International River Improvements Act Annual Report for 2017
The goal of the International River Improvements Act is to ensure that Canada’s water resources in international river basins are developed and used in the national interest. The act has been in force since July 11, 1955, and the responsibility for administering the act has been with the Minister of Environment since June 1971.
Section 51 of the act requires that a report of the operations under the act be tabled in each House of Parliament after the end of each calendar year. This annual report covers activities under the act during the 2017 calendar year.
The act states that no person shall construct, operate or maintain an “international river improvement” unless the person holds a valid licence under the act. An “international river” is defined as “water flowing from any place in Canada to any place outside Canada.” The major international rivers and their corresponding watersheds are situated in the western provinces. There are also some small rivers and streams along the Canada–United States boundary in Quebec and New Brunswick that are categorized as international rivers. The act provides for the licensing of an “international river improvement” which is defined as a dam, obstruction, canal, reservoir, pipeline or other work the purpose or effect of which is (a) to increase, decrease or alter the natural flow of an international river, and (b) to interfere with, alter or affect the actual or potential use of the international river outside Canada. The licences can be issued for a period not exceeding 50 years. The act ensures that Canada can meet its obligations under the Boundary Waters Treaty of 1909.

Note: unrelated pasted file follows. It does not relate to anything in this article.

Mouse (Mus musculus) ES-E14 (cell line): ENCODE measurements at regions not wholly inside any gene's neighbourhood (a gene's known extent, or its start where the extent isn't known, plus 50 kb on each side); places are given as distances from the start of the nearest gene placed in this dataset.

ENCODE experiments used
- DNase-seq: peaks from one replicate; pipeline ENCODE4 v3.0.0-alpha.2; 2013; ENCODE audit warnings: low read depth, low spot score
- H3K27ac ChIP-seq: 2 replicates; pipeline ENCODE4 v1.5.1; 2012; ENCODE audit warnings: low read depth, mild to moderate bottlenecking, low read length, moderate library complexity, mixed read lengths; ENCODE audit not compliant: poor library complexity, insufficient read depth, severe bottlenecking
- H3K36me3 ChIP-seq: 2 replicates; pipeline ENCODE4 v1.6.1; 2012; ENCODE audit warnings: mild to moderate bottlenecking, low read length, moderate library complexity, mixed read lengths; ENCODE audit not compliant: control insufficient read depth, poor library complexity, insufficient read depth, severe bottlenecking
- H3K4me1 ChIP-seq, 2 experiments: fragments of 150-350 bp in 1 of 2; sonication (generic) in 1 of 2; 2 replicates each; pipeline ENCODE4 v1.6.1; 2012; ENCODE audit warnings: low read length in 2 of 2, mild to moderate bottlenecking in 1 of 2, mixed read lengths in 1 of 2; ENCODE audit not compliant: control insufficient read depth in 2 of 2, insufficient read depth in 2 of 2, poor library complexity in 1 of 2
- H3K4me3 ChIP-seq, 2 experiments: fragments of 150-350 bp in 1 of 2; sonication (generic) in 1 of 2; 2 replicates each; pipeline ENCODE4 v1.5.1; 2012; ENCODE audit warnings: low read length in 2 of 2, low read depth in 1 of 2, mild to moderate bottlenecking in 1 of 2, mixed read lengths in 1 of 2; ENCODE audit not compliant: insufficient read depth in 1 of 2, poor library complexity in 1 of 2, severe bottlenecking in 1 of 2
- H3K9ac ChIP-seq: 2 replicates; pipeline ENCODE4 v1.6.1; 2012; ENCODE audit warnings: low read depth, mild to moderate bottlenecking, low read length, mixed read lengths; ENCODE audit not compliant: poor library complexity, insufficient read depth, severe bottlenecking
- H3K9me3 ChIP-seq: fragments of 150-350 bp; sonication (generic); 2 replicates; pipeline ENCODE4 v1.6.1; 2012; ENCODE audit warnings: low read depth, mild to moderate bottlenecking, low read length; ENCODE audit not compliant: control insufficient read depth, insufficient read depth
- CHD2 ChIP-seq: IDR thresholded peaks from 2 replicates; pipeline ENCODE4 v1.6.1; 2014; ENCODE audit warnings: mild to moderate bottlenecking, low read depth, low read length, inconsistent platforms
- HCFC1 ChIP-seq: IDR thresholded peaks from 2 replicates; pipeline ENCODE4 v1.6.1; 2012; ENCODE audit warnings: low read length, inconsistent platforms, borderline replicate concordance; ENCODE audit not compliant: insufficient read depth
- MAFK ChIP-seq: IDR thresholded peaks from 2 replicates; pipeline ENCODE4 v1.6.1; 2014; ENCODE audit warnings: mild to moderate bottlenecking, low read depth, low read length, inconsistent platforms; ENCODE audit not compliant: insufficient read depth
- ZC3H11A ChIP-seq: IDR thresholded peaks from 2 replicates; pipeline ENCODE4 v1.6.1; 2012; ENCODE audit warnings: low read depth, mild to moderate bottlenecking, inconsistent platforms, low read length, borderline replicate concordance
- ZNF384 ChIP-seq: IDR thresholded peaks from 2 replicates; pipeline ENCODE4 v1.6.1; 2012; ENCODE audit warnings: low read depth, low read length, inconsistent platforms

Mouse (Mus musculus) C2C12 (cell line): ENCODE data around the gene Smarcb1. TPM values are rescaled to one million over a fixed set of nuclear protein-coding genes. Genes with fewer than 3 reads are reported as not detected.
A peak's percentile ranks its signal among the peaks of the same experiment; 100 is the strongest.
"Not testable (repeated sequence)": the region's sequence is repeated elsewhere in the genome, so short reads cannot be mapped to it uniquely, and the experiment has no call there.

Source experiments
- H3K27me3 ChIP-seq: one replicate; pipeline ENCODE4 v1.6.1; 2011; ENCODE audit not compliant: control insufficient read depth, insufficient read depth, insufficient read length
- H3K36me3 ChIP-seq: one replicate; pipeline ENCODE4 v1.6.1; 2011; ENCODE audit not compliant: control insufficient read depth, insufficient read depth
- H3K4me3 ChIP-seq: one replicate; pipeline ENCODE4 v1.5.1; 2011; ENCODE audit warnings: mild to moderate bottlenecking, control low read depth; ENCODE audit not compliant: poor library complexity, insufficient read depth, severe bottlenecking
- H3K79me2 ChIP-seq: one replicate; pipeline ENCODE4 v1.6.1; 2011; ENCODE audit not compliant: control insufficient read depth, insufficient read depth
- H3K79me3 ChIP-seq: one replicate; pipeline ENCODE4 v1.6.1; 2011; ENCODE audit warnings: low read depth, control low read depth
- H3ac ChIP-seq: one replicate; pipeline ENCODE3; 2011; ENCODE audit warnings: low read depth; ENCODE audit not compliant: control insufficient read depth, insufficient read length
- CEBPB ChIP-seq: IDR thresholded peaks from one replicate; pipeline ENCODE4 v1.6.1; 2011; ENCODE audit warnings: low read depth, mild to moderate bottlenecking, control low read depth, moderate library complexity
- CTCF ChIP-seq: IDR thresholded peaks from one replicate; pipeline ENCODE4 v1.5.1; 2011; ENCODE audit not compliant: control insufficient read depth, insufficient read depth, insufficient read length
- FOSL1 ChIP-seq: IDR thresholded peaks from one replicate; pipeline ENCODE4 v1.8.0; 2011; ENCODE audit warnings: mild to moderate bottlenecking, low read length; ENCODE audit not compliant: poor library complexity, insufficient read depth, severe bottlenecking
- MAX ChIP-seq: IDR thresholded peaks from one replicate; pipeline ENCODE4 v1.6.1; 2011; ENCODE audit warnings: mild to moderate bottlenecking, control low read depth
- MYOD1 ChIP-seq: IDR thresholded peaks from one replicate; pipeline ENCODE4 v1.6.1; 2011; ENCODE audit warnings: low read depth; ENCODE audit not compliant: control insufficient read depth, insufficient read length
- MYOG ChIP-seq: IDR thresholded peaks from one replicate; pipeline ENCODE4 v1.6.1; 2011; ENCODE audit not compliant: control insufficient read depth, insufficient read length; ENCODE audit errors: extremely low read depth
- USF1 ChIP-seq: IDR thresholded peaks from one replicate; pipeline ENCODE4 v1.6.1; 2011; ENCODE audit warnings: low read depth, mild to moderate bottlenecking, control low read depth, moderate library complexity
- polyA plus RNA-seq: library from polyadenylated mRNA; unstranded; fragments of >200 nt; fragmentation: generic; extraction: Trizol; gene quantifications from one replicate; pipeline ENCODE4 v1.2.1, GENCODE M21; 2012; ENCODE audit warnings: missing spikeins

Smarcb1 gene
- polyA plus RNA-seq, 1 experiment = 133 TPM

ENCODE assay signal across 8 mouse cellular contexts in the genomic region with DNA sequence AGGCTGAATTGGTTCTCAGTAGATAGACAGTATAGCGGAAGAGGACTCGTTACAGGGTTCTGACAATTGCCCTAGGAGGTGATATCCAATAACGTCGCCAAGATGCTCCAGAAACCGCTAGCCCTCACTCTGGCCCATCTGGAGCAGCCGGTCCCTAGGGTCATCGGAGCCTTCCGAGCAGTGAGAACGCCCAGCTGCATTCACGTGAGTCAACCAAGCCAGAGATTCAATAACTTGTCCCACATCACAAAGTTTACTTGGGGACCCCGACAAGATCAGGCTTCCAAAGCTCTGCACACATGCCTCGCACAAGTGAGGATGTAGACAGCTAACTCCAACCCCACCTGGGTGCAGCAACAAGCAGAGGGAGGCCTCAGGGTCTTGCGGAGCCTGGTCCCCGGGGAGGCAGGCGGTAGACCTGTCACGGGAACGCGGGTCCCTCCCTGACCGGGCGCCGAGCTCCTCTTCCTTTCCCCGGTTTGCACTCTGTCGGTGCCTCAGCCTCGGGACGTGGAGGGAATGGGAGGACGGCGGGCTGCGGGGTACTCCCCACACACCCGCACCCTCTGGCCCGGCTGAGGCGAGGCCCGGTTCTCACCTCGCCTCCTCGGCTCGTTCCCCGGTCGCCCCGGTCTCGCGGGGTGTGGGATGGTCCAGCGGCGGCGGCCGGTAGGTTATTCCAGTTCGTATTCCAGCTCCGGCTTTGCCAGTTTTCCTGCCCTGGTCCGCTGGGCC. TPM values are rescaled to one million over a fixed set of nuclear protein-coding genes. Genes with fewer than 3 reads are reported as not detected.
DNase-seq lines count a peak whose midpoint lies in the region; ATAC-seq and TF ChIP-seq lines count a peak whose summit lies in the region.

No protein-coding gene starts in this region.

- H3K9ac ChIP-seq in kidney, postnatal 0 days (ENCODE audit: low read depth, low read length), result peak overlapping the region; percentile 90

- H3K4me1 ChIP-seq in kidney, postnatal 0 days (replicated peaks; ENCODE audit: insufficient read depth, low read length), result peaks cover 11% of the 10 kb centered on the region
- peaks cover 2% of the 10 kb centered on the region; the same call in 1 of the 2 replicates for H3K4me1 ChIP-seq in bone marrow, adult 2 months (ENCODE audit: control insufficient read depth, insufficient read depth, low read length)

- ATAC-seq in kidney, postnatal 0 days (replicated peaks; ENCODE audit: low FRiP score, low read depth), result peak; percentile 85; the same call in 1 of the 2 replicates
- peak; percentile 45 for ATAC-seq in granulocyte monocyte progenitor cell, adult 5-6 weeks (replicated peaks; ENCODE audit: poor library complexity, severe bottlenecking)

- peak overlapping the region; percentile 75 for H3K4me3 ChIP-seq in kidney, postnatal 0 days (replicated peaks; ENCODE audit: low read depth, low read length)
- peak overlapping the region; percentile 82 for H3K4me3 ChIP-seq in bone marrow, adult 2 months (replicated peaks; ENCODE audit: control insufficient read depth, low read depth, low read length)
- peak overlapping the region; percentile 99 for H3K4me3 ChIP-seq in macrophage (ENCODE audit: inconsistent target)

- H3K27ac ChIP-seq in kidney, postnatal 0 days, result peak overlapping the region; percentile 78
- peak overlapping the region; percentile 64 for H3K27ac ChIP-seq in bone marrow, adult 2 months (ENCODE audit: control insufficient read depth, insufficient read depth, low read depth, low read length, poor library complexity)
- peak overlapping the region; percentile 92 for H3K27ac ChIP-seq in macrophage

The act does not apply to an international river improvement built under the authority of an act of the Parliament of Canada, situated within boundary waters, or constructed, operated or maintained solely for domestic, sanitary or irrigation purposes or other similar consumptive uses.
There is one set of regulations under the act, namely the International River Improvements Regulations, which were passed by an Order in Council in 1955, and amended in 1987 and 1993.
The regulations allow for exceptions to the application of the act under two conditions: if there are insignificant effects on river flows or levels at the Canada – United States boundary (i.e., effect of less than 3 centimetres on the level or less than 0.3 cubic metres per second on the flow of water at the Canadian boundary), or if the improvement is of a temporary nature, to be operated for a period not exceeding two years. For a project that is subject to those exceptions, the proponent is nonetheless required to notify the Minister in writing and include specific information as required under the regulations.
Activity in 2017
In 2017, one licence was issued under the regulations.
In April 2017, the Minister issued a twenty-year licence to the Saskatchewan Power Corporation (SaskPower) for the operation and maintenance of the Morrison Dam and Cookson Reservoir in Saskatchewan. These works, which have been licensed under the act since 1975, are located on the East Poplar River, which crosses the Montana-Canada boundary. Cookson Reservoir provides the principal source of cooling water for the Poplar River Power Station (630 MW) near the town of Coronach, Saskatchewan.
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